Remembering one of Utah’s most heinous murder cases, 50 years later

Apr 22, 2024, 11:06 PM | Updated: Apr 23, 2024, 6:45 am

OGDEN It’s been labeled as one of the most horrific crimes committed in recent Utah history, because of the atrocities its victims endured all for the robbery of stereo equipment.

Monday marked 50 years since the Ogden Hi-Fi murders, and one of the people who first responded to the scene all those years ago is looking back on what became a career-defining case, both because of the heinous situation and because of the lessons he learned investigating it.

It may have been half a century ago, but George Throckmorton still remembers what it was like stepping into the Hi-Fi stereo shop in Ogden on the night of April 22, 1974. Throckmorton, a crime scene technician at the time, had just started his graveyard shift at 11 p.m. when he was called to the scene.

“As soon as I got out of the car and went in the building and down in the basement, I started to realize the gravity of what happened,” he remembered.

Hi-Fi murders: A crime the community had never seen

Throckmorton’s job would be to collect evidence for a crime unlike anything the community and he had ever seen.

“This is absolutely the worst,” Throckmorton said.

Five people were taken hostage during a store robbery, then tortured and shot, killing three of the five hostages.

“Tied them all up, down in the basement of the room. It was a dark room in the basement, with one light bulb in the middle,” Throckmorton recounted.

He said one of the victims had been raped. All were forced to drink drain cleaner more than once, and their mouths taped shut before being shot. One of the survivors had a pen shoved into his ear, Throckmorton said. That man survived, Throckmorton explained, by playing dead.

Collecting evidence

Spending 18 grueling hours in that basement pouring over the sickening scene, Throckmorton collected evidence including fingerprints, which for that time, was about the only forensic evidence they could go on.

“We collected as much as we could. And we took pictures from every angle,” he said.

The next day, he said a tip from Hill Air Force Base of documents discovered on base led to him diving into a dumpster with a detective. Throckmorton explained the wallets and papers found belonged to the victims who had been killed.

The detective with Throckmorton realized that the dumpster was near the room of a suspect from a different murder and car theft they were investigating. Throckmorton described how it led to searching the room of a man named Dale Pierre.

“We got a search warrant and went up to his room and went through his room, tore apart through the ceiling, the drawers, everything we could,” he said. But they found nothing. Throckmorton said the half a dozen detectives began to leave when he had the idea to look under a rug underneath the bunk bed.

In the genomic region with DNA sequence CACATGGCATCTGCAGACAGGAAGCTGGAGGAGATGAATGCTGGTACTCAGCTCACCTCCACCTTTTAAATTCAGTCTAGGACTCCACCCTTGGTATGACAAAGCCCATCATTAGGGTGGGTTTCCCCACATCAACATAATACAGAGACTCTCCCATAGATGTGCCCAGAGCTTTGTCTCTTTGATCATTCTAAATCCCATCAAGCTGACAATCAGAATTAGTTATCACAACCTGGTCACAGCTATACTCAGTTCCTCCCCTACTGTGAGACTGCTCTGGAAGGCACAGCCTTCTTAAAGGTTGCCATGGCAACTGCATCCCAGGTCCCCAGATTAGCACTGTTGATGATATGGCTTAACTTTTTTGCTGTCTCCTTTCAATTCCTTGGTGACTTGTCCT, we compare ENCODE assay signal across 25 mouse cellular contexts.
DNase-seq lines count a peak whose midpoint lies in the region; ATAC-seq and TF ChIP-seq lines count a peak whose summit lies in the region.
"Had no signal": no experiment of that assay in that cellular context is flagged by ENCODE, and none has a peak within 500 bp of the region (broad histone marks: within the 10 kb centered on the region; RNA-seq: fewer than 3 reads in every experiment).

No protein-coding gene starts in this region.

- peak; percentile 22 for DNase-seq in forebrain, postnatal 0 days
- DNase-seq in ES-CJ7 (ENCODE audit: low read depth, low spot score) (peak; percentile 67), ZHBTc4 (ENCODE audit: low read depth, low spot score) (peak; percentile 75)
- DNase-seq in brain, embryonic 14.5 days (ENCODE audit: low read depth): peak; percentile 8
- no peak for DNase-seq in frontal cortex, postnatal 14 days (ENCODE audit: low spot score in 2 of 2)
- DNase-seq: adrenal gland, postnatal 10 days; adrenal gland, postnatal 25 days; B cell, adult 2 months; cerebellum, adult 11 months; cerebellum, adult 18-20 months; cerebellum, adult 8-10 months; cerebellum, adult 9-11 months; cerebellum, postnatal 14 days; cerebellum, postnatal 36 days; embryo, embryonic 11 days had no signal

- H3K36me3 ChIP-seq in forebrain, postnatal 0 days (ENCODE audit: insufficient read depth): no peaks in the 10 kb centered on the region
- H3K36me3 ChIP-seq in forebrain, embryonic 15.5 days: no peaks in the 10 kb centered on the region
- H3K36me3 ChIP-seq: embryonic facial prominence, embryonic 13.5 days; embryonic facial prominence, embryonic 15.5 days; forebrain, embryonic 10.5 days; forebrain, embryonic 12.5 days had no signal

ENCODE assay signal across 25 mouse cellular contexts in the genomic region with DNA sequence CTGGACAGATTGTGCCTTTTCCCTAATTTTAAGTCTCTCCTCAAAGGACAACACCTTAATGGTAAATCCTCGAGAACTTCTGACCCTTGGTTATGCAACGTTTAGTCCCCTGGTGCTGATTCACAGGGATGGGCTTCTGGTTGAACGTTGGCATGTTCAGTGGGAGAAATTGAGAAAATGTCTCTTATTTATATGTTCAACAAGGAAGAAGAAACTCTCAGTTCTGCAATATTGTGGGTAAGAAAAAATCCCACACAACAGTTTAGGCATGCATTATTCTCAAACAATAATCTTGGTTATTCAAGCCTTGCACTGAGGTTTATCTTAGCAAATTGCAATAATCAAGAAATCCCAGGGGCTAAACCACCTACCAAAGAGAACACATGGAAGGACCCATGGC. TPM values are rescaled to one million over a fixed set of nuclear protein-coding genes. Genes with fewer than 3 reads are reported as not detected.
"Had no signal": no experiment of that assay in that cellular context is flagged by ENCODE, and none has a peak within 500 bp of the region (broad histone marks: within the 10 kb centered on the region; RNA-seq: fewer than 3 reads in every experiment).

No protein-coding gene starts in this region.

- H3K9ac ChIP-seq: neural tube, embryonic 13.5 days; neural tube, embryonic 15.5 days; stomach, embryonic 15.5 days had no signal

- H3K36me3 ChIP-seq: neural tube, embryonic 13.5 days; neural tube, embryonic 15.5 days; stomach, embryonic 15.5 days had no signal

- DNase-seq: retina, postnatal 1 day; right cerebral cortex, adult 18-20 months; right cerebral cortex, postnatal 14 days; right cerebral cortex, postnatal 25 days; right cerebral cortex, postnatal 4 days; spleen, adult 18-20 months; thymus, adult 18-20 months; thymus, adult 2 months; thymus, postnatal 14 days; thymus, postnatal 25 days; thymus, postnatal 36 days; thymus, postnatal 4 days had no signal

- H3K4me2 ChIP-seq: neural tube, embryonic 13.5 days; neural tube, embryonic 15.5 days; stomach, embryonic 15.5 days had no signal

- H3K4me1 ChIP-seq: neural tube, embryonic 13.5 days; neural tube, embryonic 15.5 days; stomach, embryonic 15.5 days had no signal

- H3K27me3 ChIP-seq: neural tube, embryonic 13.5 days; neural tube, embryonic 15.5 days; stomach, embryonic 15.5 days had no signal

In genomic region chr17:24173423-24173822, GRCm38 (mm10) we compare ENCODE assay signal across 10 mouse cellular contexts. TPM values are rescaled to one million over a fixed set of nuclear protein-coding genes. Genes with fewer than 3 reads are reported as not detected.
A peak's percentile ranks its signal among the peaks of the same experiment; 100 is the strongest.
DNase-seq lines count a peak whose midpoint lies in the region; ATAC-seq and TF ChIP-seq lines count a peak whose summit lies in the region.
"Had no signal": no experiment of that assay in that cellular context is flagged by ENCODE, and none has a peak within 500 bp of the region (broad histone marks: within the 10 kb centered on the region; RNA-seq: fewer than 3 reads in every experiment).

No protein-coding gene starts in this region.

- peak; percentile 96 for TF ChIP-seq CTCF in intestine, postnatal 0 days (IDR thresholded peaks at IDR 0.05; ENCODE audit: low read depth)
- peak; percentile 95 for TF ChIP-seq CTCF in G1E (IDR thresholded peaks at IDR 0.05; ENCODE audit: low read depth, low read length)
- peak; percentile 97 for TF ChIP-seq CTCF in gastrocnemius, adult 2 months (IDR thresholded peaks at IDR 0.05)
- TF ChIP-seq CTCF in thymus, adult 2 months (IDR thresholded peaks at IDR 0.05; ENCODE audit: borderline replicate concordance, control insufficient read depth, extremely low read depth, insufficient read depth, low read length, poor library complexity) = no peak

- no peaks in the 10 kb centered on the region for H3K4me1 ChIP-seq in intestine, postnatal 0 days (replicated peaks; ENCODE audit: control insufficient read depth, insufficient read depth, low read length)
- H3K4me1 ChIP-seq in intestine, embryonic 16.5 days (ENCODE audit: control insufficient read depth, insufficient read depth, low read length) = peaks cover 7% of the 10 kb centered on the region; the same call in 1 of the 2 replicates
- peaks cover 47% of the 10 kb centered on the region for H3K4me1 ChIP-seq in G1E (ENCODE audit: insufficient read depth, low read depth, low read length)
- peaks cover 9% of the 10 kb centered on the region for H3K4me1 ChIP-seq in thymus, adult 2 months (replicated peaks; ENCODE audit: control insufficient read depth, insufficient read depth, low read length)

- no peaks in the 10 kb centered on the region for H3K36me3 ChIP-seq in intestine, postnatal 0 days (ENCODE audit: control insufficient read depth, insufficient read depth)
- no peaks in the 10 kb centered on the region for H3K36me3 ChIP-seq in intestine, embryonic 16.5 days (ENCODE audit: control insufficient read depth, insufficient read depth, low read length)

“I told the detective, ‘Would you help me move the bunk bed out of the way and see what’s underneath?'” Throckmorton remembers. “And he walked out of the room and says, ‘You can’t hide stereo equipment under a rug,’ and he left.”

Determined to give that one spot one last look-over, Throckmorton said he got an Airman to help him with the bed.

Storage unit lease agreement

“We moved the bunk bed over and when I went down and lifted up the rug, right in between the rug and the padding was a piece of paper. And as I pulled out the paper and looked at it, it was a lease agreement for a storage unit just about one block from the Hi-Fi shop,” Throckmorton explained.

Inside that storage unit, he recounted how investigators would discover the stolen Hi-Fi shop equipment. It led to the arrest of Pierre, who later changed his name to Pierre Dale Selby, and his accomplice William Andrews.

Both men were later executed for the robbery and murders.

The two victims who survived never fully recovered from the injuries they suffered. Both have since passed away.

Throckmorton will always remember that moment of looking in a place where it seemed there was nothing to find.

“If we had not moved that bed and looked under the rug, we wouldn’t have found that (paper), and we would have had absolutely no evidence whatsoever against him,” Throckmorton said.

For a case that turned out to be the most horrific during his 40-year career, it also taught Throckmorton a huge lesson that he would carry with him for every case thereafter.

“I realized the importance of every last detail,” Throckmorton said. “Because you don’t know what’s going to be important and what’s not until after all of the pieces of the puzzle are put together.”

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Remembering one of Utah’s most heinous murder cases, 50 years later